The Pro12 allele is more common in the Chinese population than in Caucasian populations (95 vs. 88%) (15,17), and we observed a stronger significant association with diabetic nephropathy. However, the observed stronger genetic association with diabetic nephropathy confirms the earlier findings, and this association can be observed across ethnicities, which highlights the importance of this polymorphism in the development of diabetic nephropathy. However, previous studies reported that the Ala12 allele provided resistance to type 2 diabetes in Caucasians, but not in Chinese, thus reflecting an ethnic genetic heterogeneity of type 2 diabetes at this locus (16,17).

Smoking was also an independent risk factor for the development of diabetic nephropathy in the crude analyses as well as in the analyses performed after adjustment for possible confounders. However, smoking was a weaker risk factor for microalbuminuria nephropathy (OR 1.70 [95% CI 0.863–3.351], P = 0.125) and a stronger risk factor for macroalbuminuria nephropathy (2.36 [1.21–4.59], P = 0.012), supporting the oxidative stress hypothesis (11).

In the present study, we observed that both homozygosity for the Pro12 allele of the PPARG Pro12Ala polymorphism and smoking were associated with a significant increase in the risk of diabetic nephropathy, even after adjustments for possible confounders. Moreover, we also detected a possible synergistic effect of these two factors on diabetic nephropathy; i.e., the high-risk group (smokers with the Pro/Pro genotype) showed 4.52 times higher risk of diabetic nephropathy than the low-risk group (nonsmoking patients with the Pro/Ala genotype). The adipose tissue–specific PPAR-γ2 Ala12 carriers exhibit increased resistance to oxidative stress (9), and smoking increases the production of ROS (12). Thus, the aggravation of oxidative stress under hyperglycemic conditions may reflect the possible synergistic effects of the combination of the Pro/Pro genotype and constant smoking on the development of diabetic nephropathy.

The present case-control study was performed using a relatively larger sample size than previous studies and was statistically well powered, involving two carefully characterized groups of type 2 diabetic patients with and without diabetic nephropathy. We identified two independent risk factors, i.e., Pro/Pro genotype and smoking, and we found that these two risk factors showed synergistic effects on the development of diabetic nephropathy in Chinese type 2 diabetic patients, supporting the idea that an interplay between genetic and nongenetic risk determinants contributes to the development and progression of diabetic nephropathy (14). The interaction between the genetic risk factor, the PPARG gene, and the lifestyle-related risk factor, smoking, is an interesting finding; however, these are preliminary findings, and they should be confirmed by studies in other ethnic groups. This is the first China- or Asia-specific report on the effects of the higher prevalence of the PPARG Pro/Pro genotype and the interaction between this genotype and smoking in the development of diabetic nephropathy in type 2 diabetic patients. A large population study in Japanese type 2 diabetic patients, which showed that the prevalence of this genotype in the Japanese patients was similar to that observed in Chinese patients, did not show any effects of the genotype on diabetic nephropathy. However, the results of that study were influenced by the standard used for defining diabetic nephropathy, i.e., AER >10 μg/ml (22).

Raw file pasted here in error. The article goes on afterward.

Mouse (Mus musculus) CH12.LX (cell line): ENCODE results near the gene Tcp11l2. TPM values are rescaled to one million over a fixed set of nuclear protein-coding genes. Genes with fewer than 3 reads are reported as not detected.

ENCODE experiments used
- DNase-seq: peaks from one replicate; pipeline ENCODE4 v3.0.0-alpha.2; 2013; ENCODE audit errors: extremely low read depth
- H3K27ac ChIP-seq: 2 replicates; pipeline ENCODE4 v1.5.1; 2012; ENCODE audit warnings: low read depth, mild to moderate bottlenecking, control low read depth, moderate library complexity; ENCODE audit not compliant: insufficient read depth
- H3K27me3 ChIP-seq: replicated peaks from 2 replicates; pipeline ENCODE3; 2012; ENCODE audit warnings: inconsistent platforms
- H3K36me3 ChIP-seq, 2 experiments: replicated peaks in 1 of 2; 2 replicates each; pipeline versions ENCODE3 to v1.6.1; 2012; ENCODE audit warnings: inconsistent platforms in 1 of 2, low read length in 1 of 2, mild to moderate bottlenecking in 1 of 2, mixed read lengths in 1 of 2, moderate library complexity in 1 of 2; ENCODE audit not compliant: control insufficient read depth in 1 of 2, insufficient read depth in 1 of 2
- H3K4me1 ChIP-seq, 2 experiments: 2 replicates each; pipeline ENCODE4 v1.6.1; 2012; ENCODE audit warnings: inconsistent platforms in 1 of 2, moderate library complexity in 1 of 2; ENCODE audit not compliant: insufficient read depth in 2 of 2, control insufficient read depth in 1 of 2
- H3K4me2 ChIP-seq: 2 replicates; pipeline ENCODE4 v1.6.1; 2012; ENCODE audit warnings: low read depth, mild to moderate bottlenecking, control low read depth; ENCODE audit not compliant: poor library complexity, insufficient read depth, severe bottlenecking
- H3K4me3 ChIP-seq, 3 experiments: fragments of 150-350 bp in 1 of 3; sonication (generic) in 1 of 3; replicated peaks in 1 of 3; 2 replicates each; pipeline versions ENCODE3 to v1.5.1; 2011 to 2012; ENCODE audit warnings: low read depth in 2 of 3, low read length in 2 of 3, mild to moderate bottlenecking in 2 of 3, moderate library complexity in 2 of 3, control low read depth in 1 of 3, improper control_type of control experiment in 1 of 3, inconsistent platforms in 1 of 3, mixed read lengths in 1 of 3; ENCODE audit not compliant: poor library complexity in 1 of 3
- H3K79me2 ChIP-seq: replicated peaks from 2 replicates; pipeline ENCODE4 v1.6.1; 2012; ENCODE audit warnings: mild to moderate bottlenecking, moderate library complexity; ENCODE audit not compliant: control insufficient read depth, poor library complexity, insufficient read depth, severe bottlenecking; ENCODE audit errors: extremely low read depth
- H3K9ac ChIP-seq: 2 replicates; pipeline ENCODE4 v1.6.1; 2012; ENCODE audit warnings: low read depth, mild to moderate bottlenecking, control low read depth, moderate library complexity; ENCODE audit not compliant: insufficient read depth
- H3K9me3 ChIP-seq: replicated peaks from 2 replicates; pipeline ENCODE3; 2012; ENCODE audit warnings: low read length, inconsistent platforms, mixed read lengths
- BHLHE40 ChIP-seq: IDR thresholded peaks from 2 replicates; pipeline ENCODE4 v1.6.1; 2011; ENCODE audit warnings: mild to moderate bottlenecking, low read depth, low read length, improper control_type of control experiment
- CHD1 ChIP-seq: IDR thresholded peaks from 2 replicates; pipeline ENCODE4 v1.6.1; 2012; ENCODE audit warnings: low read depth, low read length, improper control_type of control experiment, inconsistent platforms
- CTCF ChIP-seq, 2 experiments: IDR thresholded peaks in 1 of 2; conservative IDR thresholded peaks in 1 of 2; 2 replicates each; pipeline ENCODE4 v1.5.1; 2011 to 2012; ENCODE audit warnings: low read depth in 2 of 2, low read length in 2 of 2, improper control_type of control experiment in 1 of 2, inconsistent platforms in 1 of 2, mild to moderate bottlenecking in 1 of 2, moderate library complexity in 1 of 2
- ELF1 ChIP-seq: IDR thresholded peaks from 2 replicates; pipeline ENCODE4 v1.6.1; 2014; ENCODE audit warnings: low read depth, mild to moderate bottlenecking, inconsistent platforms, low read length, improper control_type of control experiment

The mechanisms by which the PPARG Pro12Ala polymorphism contributes to diabetic nephropathy have still not been clarified. Previous studies have suggested that Ala12 carriers show significant improvement in insulin sensitivity (4); this suggestion implies that non-Ala carriers, i.e., patients who are homozygous for the Pro12 allele, show increased insulin resistance, which contributes to the development of diabetic nephropathy. However, we could not detect the association between the Ala12 allele and the insulin resistance–related clinical parameters; this finding is consistent with the results of the study by Li et al. (17) on diabetic Chinese Hans. In addition, the latest studies indicated that mice that were heterozygous for the adipose tissue–specific PPAR-γ2 and human carriers of the Ala12 allele showed increased resistance to oxidative stress (9,10). The enhanced oxidative stress tolerance is associated with significant upregulation of antioxidant genes and a significant increase in the adipose tissue of FoxO3a, a transcription factor that is known to regulate the clearance of ROS (10). The enhanced oxidative stress tolerance of the Ala12 carrier also implies that the Pro/Pro genotype increases the production of ROS, which accelerates oxidative stress, causing an increase in glomerular albumin permeability, and the degree of proteinuria correlates with the progression of glomerulosclerosis and tubulointerstitial fibrosis (23). Oxidative stress can cause insulin resistance, which is a consequence as well as a potential cause of diabetic nephropathy (24).

In summary, our results indicated that smoking and the Pro/Pro genotype of the Pro12Ala polymorphism in the PPARG gene were significant independent risk factors for diabetic nephropathy. The possible synergistic effects between the genotype and smoking implied that a positive interaction between genetic and nongenetic factors may aggravate oxidative stress and contribute to the development of diabetic nephropathy in Chinese type 2 diabetic patients.

Acknowledgments

This research was supported by grant 30971384 from the Project of National Nature Science Foundation of China.

No potential conflicts of interest relevant to this article were reported.

We thank the Chinese Academy of Engineering, Prof. Kunsan Xiang, Dr. Ruie Zhao, Dr. Qihan Zhu, Jing Xu, and Professor Weiping Jia for their advice, technical support, and cooperation.

Footnotes

The costs of publication of this article were defrayed in part by the payment of page charges. This article must therefore be hereby marked “advertisement” in accordance with 18 U.S.C. Section 1734 solely to indicate this fact.